History[edit | edit source]
In −2368 DR, at the adamant insistence of the Terraseer, the Empire of Netheril began earnestly colonizing the Savage Frontier. They established several outposts at which Netherese travelers heading west could get fresh horses and supplies. The Terraseer himself identified a perfect spot for one such outpost to be built north of a mineral-rich mountain range not far east of northern Illefarn. However, the site was infested with owlbears, so the Terraseer had his scouts destroy the 3,000-strong population of beasts in an event known as the Caravan War. The outpost was named "Old Owl Well" after the victory over the owlbears.
Once secured, arcanists arrived and began to drill a hole that eventually dug more than 5 miles below the surface then, with an extensive system of pipes, they established an everlasting water supply that could provide 20 gallons per day. The enclave of Quesseer was built nearby, which served as a trading post for the Netherese and nearby demihuman nations until Quesseer's abandonment in −2095 DR.
Old Owl Well remained a strategically important watering hole. Every group that held any power in the nearby regions since the Netherese left (except the Harpers) claimed ownership of the site. Since 1360 DR, a tribe of orcs held Old Owl Well for at least a decade.
The Neverwinter Greycloaks under the command of Callum of the Neverwinter Nine retook Old Owl Well from the orcs so that a direct trade route to Triboar and Yartar could be re-established in order to bring more money into the coffers of struggling Neverwinter, still recovering from its war with Luskan. Thankfully, the efforts of the Kalach-Cha and the paladin Casavir allowed Neverwinter to keep possession of the site for the foreseeable future.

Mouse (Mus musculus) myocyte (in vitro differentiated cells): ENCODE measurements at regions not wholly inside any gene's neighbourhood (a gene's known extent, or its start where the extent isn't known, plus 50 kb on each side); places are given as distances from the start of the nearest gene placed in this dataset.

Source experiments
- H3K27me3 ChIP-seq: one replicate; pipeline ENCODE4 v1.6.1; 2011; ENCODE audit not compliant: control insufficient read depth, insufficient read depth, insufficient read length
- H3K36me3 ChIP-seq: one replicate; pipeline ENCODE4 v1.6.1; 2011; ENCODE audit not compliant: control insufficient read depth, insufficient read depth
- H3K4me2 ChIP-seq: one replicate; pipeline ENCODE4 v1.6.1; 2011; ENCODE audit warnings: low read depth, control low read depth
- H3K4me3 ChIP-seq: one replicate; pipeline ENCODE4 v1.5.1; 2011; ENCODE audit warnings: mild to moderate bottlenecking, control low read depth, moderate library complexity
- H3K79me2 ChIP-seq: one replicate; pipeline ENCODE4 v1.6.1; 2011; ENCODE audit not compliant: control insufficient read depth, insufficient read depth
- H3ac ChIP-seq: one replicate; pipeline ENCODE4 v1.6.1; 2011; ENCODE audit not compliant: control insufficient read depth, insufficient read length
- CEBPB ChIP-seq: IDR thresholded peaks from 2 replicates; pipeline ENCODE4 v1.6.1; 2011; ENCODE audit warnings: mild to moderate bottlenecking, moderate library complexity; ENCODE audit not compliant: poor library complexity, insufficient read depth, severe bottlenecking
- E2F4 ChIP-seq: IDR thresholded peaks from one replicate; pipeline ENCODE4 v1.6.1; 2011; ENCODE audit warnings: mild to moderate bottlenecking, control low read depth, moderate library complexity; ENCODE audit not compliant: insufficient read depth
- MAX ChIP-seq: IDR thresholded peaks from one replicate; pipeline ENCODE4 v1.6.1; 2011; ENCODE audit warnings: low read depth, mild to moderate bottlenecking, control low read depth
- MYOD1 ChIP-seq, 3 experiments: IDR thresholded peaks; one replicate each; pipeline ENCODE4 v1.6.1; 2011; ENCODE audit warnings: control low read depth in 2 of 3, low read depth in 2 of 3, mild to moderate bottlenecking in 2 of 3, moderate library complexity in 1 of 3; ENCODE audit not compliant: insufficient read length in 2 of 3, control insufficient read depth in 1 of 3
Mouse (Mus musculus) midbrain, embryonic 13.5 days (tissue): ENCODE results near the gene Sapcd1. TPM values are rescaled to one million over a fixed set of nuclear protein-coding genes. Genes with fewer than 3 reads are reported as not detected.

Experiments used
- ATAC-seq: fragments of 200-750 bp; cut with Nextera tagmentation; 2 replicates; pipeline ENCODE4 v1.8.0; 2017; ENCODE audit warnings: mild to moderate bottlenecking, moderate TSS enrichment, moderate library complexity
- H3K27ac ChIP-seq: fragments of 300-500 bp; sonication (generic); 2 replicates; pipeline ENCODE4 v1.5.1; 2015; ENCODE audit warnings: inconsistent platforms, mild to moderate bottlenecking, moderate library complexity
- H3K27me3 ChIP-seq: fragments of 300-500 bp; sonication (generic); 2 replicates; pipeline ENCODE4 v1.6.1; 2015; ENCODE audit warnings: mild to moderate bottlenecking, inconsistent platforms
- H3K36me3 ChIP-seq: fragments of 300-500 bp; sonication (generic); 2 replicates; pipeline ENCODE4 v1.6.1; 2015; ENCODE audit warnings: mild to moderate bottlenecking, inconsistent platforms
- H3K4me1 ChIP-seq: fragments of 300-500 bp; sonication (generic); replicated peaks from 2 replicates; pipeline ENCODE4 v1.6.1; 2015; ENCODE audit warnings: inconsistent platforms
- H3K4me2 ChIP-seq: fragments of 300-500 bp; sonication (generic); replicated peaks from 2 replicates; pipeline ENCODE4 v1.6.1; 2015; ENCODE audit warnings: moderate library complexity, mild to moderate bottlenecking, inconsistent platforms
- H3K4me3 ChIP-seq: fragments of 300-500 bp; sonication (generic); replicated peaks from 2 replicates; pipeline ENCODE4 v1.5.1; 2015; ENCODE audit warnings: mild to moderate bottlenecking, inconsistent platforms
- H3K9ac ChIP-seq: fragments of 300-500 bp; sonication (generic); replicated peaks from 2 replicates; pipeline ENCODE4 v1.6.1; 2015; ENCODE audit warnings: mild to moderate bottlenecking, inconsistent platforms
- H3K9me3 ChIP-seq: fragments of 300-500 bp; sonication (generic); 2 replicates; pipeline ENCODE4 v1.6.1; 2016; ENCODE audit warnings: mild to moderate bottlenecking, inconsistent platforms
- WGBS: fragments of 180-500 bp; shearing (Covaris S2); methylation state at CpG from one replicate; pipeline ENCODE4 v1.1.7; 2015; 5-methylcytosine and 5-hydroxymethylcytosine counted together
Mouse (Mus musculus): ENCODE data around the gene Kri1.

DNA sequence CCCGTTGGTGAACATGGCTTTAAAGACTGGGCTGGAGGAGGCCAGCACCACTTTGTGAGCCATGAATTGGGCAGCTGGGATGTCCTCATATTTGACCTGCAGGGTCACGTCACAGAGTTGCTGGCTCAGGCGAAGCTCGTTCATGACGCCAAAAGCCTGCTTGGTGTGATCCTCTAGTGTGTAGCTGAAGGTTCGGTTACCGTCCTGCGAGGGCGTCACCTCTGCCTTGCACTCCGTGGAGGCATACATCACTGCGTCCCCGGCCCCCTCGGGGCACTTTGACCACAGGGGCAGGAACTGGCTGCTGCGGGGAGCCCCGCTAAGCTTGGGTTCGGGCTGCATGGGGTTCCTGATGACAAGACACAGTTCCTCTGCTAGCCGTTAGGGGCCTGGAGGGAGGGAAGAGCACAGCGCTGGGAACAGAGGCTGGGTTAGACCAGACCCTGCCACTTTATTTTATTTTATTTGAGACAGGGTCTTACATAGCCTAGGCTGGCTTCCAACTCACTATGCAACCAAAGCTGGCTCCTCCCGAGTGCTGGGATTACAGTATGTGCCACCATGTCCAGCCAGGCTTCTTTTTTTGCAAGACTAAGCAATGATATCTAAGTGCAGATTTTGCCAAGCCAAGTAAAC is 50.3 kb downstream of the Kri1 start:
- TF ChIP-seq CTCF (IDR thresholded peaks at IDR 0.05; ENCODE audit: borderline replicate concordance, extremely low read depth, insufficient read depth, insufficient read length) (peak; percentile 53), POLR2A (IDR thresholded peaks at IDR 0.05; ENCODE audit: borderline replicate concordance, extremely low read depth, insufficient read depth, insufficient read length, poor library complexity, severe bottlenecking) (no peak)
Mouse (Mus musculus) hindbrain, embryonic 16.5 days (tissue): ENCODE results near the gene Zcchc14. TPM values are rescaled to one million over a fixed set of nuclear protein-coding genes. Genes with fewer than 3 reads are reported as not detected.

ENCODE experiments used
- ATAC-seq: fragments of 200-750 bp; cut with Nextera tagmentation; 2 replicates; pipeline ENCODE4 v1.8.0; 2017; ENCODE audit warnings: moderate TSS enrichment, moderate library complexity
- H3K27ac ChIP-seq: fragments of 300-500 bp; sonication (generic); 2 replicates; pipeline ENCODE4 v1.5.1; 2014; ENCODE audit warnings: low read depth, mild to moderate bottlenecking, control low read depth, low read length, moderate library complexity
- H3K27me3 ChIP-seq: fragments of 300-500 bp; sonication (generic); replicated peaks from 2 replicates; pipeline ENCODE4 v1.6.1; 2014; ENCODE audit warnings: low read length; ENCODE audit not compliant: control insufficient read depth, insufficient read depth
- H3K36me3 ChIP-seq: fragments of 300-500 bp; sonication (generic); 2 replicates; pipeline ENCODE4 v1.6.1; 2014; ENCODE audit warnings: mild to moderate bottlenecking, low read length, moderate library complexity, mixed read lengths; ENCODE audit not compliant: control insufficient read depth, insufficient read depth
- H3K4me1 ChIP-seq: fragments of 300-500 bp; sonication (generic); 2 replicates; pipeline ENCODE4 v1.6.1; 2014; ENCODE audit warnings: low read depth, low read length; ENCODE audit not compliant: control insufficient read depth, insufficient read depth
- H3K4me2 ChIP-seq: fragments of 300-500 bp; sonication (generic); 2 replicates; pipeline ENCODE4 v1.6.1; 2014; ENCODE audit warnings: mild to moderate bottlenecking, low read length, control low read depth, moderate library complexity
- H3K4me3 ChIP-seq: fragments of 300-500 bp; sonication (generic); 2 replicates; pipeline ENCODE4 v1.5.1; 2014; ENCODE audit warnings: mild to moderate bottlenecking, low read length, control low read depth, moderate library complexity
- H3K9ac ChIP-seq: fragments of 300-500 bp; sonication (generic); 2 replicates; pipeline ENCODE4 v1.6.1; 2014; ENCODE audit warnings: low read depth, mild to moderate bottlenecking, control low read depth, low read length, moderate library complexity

In approximately 1491 DR,[note 1] Old Owl Well was nothing but a ruined watchtower that had nothing but a few crumbling walls. However, the well still pumped clean, fresh water. During that time, a Red Wizard of Thay named Hamun Kost, who had tattooed himself with necrotic symbols, began searching the area for hidden lore of an ancient time.
Inhabitants[edit | edit source]
In the time of Netheril, Old Owl Well was occupied by a group of warriors who kept the peace and a smaller group of arcanists who used crystal balls to scry on nearby Illefarn, watching for signs of aggression.
Nearly 3 millennia later, the orc occupants of the Well numbered around 600. Unlike previous owners, the orcs did not charge travelers to use the well; instead, they simply attacked passers-by. Adventurers or particularly capable caravaneers occasionally left them beaten, but they never did enough lasting damage to threaten the orcs' survival. Eventually though, the orcs were devoured by the dragon Claugiyliamatar, leaving the Well open to travelers again
Appendix[edit | edit source]
Notes[edit | edit source]
- Pages 30‒31 of Lost Mine of Phandelver describe the eruption of Mount Hotenow (1451 DR) as occurring "30 years ago", which would place the adventure in 1481 DR. However, pages 103 and 179 of Acquisitions Incorporated, a later source, state that the events described in the adventure happen five years after both Lost Mine of Phandelver and Princes of the Apocalypse. Since the latter is explicitly set in 1491 DR, and considering this answer by Ed Greenwood about dating the adventure, this wiki will use 1491 DR for events related to this sourcebook.
References[edit | edit source]
- Obsidian Entertainment (October 2006). Designed by Ferret Baudoin, J.E. Sawyer. Neverwinter Nights 2. Atari.
- slade, James Butler (November 1996). Netheril: Empire of Magic (The Winds of Netheril). (TSR, Inc.), p. 8. ISBN 0-7869-0437-2.
- Richard Baker, Ed Bonny, Travis Stout (February 2005). Lost Empires of Faerûn. (Wizards of the Coast), p. 107. ISBN 0-7869-3654-1.
- Richard Baker, Ed Bonny, Travis Stout (February 2005). Lost Empires of Faerûn. (Wizards of the Coast), p. 97. ISBN 0-7869-3654-1.
- Wizards RPG Team (2014). “Lost Mine of Phandelver”. Dungeons & Dragons Starter Set (Wizards of the Coast), p. 29. ISBN 0786965592.
- slade, et al. (April 1996). “The Wilderness”. In James Butler ed. The North: Guide to the Savage Frontier (TSR, Inc.), p. 36. ISBN 0-7869-0391-0.